Examples of successful GAAD initiatives

Global Accessibility Awareness Day has inspired many successful initiatives worldwide. Here are some examples:

  • The 3 GAAD Challenges event organised by ADCET in Australia encourages visitors to experience the barriers that people with movement, hearing and seeing impairments may face when using a website.
  • The University of Washington organises free presentations and workshops on various accessibility topics, including training on web accessibility testing tools, writing good alt text for images and creating accessible charts and tables in Word and PDF. It also holds a half-day workshop on how to use screen readers to check website accessibility.
  • Inclusive Design Challenge: Career Advancement is an initiative organised by MaRS Discovery District in Canada. The Inclusive Design Challenge seeks solutions that improve career advancement for persons with disabilities. Priority areas identified by the disability community include attitudinal bias, support networks, workplace disclosure and structure.
  • The Accessible Educator Series is organised by the University of Birmingham. The event allows academic colleagues to discuss and share their approaches, difficulties and solutions for digital accessibility, and to engage with development opportunities to improve their accessible practice.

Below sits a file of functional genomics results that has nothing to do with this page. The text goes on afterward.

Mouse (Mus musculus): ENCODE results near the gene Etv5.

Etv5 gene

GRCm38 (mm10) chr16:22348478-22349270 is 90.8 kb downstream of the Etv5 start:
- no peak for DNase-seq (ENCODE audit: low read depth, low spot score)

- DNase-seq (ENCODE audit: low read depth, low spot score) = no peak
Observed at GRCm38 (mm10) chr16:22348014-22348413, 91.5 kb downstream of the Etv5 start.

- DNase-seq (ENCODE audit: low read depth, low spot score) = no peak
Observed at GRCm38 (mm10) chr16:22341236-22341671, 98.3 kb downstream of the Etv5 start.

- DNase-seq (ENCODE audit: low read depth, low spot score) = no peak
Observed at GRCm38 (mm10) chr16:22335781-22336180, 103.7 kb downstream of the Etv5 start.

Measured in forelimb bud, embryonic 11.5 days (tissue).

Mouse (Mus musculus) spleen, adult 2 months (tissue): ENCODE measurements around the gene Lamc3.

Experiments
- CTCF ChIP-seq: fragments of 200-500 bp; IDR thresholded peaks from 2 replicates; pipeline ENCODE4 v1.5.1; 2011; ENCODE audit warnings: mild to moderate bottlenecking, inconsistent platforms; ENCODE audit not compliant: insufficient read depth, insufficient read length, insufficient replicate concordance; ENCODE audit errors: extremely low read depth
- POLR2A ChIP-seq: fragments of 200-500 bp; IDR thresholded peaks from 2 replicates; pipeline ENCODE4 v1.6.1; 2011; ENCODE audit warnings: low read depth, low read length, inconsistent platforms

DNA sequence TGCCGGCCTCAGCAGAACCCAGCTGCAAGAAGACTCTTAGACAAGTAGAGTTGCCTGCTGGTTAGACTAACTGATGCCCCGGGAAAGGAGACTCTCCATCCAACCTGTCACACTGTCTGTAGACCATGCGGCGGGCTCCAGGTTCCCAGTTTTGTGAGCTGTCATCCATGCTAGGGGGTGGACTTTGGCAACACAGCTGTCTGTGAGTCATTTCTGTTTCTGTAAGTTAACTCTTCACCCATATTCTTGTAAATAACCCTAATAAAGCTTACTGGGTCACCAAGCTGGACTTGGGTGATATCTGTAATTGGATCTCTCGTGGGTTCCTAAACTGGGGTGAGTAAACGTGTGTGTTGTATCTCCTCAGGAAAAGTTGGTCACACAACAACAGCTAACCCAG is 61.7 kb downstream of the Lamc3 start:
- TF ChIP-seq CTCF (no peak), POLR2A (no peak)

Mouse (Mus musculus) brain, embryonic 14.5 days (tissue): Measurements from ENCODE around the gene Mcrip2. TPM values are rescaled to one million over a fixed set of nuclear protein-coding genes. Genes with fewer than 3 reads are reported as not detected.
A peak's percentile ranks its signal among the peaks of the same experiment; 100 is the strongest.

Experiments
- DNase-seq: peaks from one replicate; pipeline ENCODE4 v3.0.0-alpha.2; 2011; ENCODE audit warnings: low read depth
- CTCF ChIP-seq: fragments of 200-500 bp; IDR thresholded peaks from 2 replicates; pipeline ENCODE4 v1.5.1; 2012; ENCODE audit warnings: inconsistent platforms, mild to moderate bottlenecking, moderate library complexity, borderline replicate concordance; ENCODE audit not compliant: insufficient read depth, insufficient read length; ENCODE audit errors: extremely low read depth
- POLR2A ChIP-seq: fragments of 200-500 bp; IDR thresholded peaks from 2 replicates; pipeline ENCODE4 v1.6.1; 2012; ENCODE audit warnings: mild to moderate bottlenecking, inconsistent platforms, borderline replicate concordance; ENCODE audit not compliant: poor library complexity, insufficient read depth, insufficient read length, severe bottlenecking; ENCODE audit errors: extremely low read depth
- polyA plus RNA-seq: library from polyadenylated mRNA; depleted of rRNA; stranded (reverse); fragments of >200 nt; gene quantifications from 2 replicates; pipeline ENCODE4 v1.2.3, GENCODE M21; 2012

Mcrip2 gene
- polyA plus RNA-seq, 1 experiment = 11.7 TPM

• Spotlight Accessibility is an online event encouraging participants to share accessibility features they like the most from any products, services, digital platforms (be it web or mobile) or gaming environment.
  • Make your Module Accessible is organised by The Centre for Technology & Innovation in Learning at the University of Dundee. This is a series of sessions to help academic staff ensure their online content is accessible for all students when they’re creating new content for the next academic year.

How individuals can get involved with GAAD

If you feel inspired to raise awareness about the importance of digital accessibility or you want to make the lives of people with impairments easier, here are some examples of how you can do this:

  • Attend GAAD events, which are held all around the world. Taking part in the events is a great way to learn about accessibility and meet other people who care about digital inclusion. If you want to find out more, you can find additional information and resources on the GAAD website.
  • Sharing information about GAAD on social media is a great way to raise awareness about digital accessibility. Use the hashtag #GAAD to share information about the event.
  • Donate to the GAAD organisation to help support it in its mission to raise awareness about digital accessibility issues.